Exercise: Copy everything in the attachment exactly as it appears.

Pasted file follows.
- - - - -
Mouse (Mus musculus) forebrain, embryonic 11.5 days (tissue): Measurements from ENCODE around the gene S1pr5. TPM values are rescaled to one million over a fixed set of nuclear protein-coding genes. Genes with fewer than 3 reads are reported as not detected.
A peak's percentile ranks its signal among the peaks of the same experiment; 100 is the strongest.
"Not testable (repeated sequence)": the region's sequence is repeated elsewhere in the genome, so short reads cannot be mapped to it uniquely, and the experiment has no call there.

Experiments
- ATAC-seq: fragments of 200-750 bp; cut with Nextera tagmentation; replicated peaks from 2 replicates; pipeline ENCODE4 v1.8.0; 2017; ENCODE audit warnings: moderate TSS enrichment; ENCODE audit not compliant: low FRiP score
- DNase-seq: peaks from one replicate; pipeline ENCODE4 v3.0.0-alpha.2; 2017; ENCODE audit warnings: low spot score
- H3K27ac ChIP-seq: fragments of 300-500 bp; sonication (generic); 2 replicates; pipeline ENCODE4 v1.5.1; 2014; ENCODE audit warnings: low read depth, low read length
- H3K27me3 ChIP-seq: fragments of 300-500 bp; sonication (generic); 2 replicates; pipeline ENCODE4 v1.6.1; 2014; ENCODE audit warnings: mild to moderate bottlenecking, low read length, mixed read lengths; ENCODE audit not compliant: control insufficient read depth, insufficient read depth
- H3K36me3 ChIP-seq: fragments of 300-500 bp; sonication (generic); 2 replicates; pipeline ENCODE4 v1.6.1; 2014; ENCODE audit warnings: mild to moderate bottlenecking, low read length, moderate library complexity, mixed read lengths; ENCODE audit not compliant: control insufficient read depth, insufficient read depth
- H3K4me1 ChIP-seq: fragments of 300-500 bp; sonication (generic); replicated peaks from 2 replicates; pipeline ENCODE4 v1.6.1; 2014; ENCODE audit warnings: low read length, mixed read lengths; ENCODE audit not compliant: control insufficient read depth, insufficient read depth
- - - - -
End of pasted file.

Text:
Mouse (Mus musculus) forebrain, embryonic 11.5 days (tissue): Measurements from ENCODE around the gene S1pr5. TPM values are rescaled to one million over a fixed set of nuclear protein-coding genes. Genes with fewer than 3 reads are reported as not detected.
A peak's percentile ranks its signal among the peaks of the same experiment; 100 is the strongest.
"Not testable (repeated sequence)": the region's sequence is repeated elsewhere in the genome, so short reads cannot be mapped to it uniquely, and the experiment has no call there.

Experiments
- ATAC-seq: fragments of 200-750 bp; cut with Nextera tagmentation; replicated peaks from 2 replicates; pipeline ENCODE4 v1.8.0; 2017; ENCODE audit warnings: moderate TSS enrichment; ENCODE audit not compliant: low FRiP score
- DNase-seq: peaks from one replicate; pipeline ENCODE4 v3.0.0-alpha.2; 2017; ENCODE audit warnings: low spot score
- H3K27ac ChIP-seq: fragments of 300-500 bp; sonication (generic); 2 replicates; pipeline ENCODE4 v1.5.1; 2014; ENCODE audit warnings: low read depth, low read length
- H3K27me3 ChIP-seq: fragments of 300-500 bp; sonication (generic); 2 replicates; pipeline ENCODE4 v1.6.1; 2014; ENCODE audit warnings: mild to moderate bottlenecking, low read length, mixed read lengths; ENCODE audit not compliant: control insufficient read depth, insufficient read depth
- H3K36me3 ChIP-seq: fragments of 300-500 bp; sonication (generic); 2 replicates; pipeline ENCODE4 v1.6.1; 2014; ENCODE audit warnings: mild to moderate bottlenecking, low read length, moderate library complexity, mixed read lengths; ENCODE audit not compliant: control insufficient read depth, insufficient read depth
- H3K4me1 ChIP-seq: fragments of 300-500 bp; sonication (generic); replicated peaks from 2 replicates; pipeline ENCODE4 v1.6.1; 2014; ENCODE audit warnings: low read length, mixed read lengths; ENCODE audit not compliant: control insufficient read depth, insufficient read depth